Metal powders have potential as recyclable fuels for transport and energy

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Researchers in Canada and Europe believe metal powders could be used as a viable long-term replacement for fossil fuels.

The findings from a team at McGill University and a European Space Agency scientist in the Netherlands are detailed in the journal Applied Energy.

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“Technologies to generate clean electricity – primarily solar and wind power – are being developed rapidly; but we can’t use that electricity for many of the things that oil and gas are used for today, such as transportation and global energy trade,” said McGill University professor Jeffrey Bergthorson, lead author of the study.

“Biofuels can be part of the solution, but won’t be able to satisfy all the demand; hydrogen requires big, heavy fuel tanks and is explosive, and batteries are too bulky and don’t store enough energy for many applications,” says Bergthorson, a mechanical engineering professor and Associate Director of the Trottier Institute for Sustainability in Engineering and Design at McGill.  “Using metal powders as recyclable fuels that store clean primary energy for later use is a very promising alternative solution.”

The Applied Energy paper lays out a concept for using fine metal particles to power external-combustion engines.

Unlike the internal-combustion engines used in petrol-powered cars, external-combustion engines use heat from an outside source to drive an engine. External-combustion engines, modern versions of the coal-fired steam locomotives that drove the industrial era, are widely used to generate power from nuclear, coal or biomass fuels in power stations.

The idea of burning metal powders is nothing new but relatively little research has been done in recent decades on the properties of metal flames, and the potential for metal powders to be used as a recyclable fuel in a range of applications has been largely overlooked by scientists.

The idea put forward by the McGill team takes advantage of an important property of metal powders: when burned, they react with air to form stable, nontoxic solid-oxide products that can be collected relatively easily for recycling.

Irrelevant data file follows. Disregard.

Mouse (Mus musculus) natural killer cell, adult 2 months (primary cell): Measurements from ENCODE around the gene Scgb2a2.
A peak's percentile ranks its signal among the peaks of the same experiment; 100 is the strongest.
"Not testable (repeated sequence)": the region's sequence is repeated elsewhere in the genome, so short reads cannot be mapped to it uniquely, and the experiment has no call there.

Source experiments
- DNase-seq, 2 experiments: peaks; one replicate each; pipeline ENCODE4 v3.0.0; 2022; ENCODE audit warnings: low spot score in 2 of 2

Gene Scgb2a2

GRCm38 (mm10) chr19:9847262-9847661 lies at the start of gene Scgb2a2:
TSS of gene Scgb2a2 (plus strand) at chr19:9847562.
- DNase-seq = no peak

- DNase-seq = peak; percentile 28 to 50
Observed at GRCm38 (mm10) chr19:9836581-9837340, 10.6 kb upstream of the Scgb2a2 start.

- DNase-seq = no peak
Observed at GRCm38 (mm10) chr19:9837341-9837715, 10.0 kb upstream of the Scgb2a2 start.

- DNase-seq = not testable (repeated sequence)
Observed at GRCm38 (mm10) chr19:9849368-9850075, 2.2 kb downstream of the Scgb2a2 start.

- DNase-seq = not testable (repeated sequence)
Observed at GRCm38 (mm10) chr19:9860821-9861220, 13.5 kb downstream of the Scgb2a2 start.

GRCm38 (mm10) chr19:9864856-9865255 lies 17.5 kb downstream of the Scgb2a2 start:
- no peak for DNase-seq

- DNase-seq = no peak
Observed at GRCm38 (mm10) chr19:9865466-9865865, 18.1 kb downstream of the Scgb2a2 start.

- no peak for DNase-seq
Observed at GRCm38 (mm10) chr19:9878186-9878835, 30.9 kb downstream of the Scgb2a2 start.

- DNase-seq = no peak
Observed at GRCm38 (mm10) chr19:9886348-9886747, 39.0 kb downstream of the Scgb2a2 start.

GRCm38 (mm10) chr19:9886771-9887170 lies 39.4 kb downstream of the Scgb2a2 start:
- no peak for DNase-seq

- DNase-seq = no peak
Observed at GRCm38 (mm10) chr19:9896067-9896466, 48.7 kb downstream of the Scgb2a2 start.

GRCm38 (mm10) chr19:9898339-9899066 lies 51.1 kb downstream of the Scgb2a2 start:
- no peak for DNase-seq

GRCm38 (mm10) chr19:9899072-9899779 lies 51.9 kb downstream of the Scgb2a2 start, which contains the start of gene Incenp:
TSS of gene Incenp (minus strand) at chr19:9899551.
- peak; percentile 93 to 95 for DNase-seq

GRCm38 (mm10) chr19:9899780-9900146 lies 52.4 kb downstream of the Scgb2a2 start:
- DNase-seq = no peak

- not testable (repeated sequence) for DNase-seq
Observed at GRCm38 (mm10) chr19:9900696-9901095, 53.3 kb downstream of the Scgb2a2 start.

Using a custom-built burner, the McGill researchers are said to have demonstrated that a flame can be stabilised in a flow of tiny metal particles suspended in air.

Flames from metal powders appear quite similar to those produced by burning hydrocarbon fuels, the researchers said. “The energy and power densities of the proposed metal-fuelled heat engines are predicted to be close to current fossil-fuelled internal combustion engines, making them an attractive technology for a future low-carbon society.”

Iron could be the primary candidate for this purpose, according to the study. Millions of tons of iron powders are already produced annually for the metallurgy, chemical and electronic industries. And iron is readily recyclable with well-established technologies, and some novel techniques can avoid the carbon dioxide emissions associated with traditional iron production using coal.

While laboratory work at McGill and elsewhere has shown that the use of metal fuels with heat engines is technically feasible, no one has yet demonstrated the idea in practice. 

The next step toward turning the lab findings into usable technology, therefore, will be “to build a prototype burner and couple it to a heat engine,” Bergthorson said. “Developing metal recycling processes that don’t involve CO2 emissions is also critical.”